Training to journalism students in Jordan helps to create the foundation for more balanced and accurate reporting on migration issues

To support the FAIRWAY Programme objective to reduce discriminatory attitudes and actions towards migrant workers, a three-day training on ‘Media and Migration Reporting Guidelines’ was held for 15 media and journalism university students across Jordanian universities. The virtual training is part of the activities organized by ILO FAIRWAY Programme to strengthen the inclusion of migrant workers’ voices in the media and ensure balanced and evidence-based reporting on labour migration.

Over the course of three days in May 2021, the journalism students from Yarmouk, Middle East, and Petra universities in Jordan learned and discussed ethical guidelines and narrative techniques when reporting on migrant workers in the media. The training aimed to equip the undergraduate students with the technical knowledge and soft skills to support the future production of quality reporting, and perhaps even to help to change public opinion so that life becomes better for workers.

 ‘It is very important to work with journalism students in universities to raise their awareness of guidelines and principles on migration reporting because they are our future journalists.’, underscored Rania Sarairah, the training facilitator who is a journalist specialized in human rights issues. She added, ‘Usually Journalism colleges in Jordan do not address how the media should cover specific topics like migrant workers, which creates a gap when these students graduate and are asked to prepare reports in this field.’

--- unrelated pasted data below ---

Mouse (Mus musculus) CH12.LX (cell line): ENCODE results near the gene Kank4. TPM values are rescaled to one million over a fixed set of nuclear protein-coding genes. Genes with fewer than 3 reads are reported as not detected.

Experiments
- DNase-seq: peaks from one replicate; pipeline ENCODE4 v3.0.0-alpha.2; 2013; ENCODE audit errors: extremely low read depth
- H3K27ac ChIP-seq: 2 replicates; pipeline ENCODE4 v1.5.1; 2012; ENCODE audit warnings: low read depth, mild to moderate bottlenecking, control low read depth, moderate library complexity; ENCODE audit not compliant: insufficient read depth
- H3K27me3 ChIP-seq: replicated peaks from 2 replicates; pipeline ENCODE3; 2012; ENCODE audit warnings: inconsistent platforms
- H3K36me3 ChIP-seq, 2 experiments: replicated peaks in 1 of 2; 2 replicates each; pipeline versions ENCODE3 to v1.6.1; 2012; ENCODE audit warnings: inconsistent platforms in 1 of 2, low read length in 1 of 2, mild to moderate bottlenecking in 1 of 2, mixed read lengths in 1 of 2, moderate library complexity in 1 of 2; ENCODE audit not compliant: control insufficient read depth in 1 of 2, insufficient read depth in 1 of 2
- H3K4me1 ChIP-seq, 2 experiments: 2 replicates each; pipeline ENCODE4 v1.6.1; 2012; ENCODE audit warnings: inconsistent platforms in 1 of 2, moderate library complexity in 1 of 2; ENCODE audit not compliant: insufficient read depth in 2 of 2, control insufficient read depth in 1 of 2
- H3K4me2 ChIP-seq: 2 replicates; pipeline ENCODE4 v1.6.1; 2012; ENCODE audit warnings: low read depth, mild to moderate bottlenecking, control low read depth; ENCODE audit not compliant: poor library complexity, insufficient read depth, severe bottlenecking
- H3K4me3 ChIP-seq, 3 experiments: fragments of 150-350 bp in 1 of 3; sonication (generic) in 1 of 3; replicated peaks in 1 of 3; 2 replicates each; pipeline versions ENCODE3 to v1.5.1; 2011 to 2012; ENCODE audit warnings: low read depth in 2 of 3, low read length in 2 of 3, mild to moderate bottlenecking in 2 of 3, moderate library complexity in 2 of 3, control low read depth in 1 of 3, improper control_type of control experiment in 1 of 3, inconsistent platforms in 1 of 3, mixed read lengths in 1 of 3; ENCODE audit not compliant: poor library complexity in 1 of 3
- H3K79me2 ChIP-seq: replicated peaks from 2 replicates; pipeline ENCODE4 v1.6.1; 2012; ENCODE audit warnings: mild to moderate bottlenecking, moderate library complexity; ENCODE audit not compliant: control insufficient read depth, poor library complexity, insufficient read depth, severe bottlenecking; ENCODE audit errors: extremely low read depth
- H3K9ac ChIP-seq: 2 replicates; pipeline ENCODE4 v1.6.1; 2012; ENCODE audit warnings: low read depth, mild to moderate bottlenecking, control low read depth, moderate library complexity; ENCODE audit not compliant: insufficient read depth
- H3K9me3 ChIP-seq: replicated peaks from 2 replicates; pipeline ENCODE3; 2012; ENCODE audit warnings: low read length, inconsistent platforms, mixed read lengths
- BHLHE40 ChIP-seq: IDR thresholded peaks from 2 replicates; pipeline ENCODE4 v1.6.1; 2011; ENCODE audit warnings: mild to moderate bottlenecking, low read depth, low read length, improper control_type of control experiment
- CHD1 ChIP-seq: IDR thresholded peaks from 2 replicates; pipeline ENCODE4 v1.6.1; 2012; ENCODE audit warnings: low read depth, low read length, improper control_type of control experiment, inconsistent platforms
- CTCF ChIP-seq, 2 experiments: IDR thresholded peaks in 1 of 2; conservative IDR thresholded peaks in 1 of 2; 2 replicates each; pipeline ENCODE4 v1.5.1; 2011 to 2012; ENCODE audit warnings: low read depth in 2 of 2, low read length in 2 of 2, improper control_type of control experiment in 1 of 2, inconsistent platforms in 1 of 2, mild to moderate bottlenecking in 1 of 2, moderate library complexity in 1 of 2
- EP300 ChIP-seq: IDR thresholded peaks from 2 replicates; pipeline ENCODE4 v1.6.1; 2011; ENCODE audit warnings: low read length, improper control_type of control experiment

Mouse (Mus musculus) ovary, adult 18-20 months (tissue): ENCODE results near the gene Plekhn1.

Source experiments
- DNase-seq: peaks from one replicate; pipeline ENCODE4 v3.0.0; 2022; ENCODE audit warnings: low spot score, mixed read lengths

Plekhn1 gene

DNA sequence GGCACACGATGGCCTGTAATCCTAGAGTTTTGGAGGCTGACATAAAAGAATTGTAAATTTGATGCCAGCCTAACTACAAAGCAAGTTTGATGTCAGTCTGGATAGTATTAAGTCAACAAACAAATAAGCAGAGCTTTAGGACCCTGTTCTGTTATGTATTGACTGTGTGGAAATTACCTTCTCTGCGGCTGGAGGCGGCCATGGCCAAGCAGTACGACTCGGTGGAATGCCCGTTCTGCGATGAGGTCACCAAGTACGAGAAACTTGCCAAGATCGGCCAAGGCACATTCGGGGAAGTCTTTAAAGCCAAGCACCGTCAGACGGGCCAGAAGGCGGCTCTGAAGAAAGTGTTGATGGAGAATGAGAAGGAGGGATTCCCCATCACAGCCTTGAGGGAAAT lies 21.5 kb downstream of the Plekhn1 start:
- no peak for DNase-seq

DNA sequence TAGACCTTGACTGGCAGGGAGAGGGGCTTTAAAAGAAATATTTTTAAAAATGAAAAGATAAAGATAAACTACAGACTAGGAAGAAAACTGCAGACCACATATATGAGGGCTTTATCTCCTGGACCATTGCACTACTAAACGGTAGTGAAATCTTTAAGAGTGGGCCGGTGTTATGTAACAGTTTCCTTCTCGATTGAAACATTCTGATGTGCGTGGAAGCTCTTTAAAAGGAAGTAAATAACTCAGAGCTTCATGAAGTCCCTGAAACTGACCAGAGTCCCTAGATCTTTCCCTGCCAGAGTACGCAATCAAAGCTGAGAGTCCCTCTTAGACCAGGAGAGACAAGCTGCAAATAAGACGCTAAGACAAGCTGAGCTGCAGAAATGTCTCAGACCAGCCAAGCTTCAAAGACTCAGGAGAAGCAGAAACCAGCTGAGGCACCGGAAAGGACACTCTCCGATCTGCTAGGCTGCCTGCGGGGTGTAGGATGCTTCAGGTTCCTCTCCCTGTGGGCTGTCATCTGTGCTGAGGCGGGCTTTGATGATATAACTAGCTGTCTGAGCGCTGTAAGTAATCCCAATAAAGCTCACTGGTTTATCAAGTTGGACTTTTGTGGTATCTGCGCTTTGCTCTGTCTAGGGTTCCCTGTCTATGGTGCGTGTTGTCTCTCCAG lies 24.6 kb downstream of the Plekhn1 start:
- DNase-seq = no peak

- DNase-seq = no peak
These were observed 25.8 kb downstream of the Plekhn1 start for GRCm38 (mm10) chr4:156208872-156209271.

During the training, the students discussed migrant workers’ rights in international conventions and Jordanian laws, local media coverage of migrant workers and problematic practices, such as use of discriminatory language, as well as ethical principles of reporting.  The training also addressed labour market violations against migrant workers, and the students had the opportunity to discuss how to ensure that such issues can be better covered in local media.

‘The training helped me to better understand migration issues and the basics of accurate reporting on migrant workers ‘, said Maryam Al-Khatib, a Media and Journalism undergraduate student at the Middle East University. She continued, ‘I realized that some words used around me were discriminatory against migrants. The ethical principles of migration reporting helped me to understand the importance of using the accurate terminology when reporting on migrant workers and how to give a voice to all relevant actors and remain objective in my reporting’.

Since 2017, the FAIRWAY Programme has engaged with the media, particularly in Jordan and Kuwait, producing an Arabic glossary of terms relating to migration, carrying out newsrooms visits and training for journalists, as well as content analysis of media coverage of labour migration to better understand deficits in accurate and balanced reporting. Further information on the FAIRWAY Programme’s activities with the media can be found here.

Future activities in Jordan will include a writing contest on domestic workers for media and journalism postgraduate students across Jordan with information to be shared in the local media outlets and universities.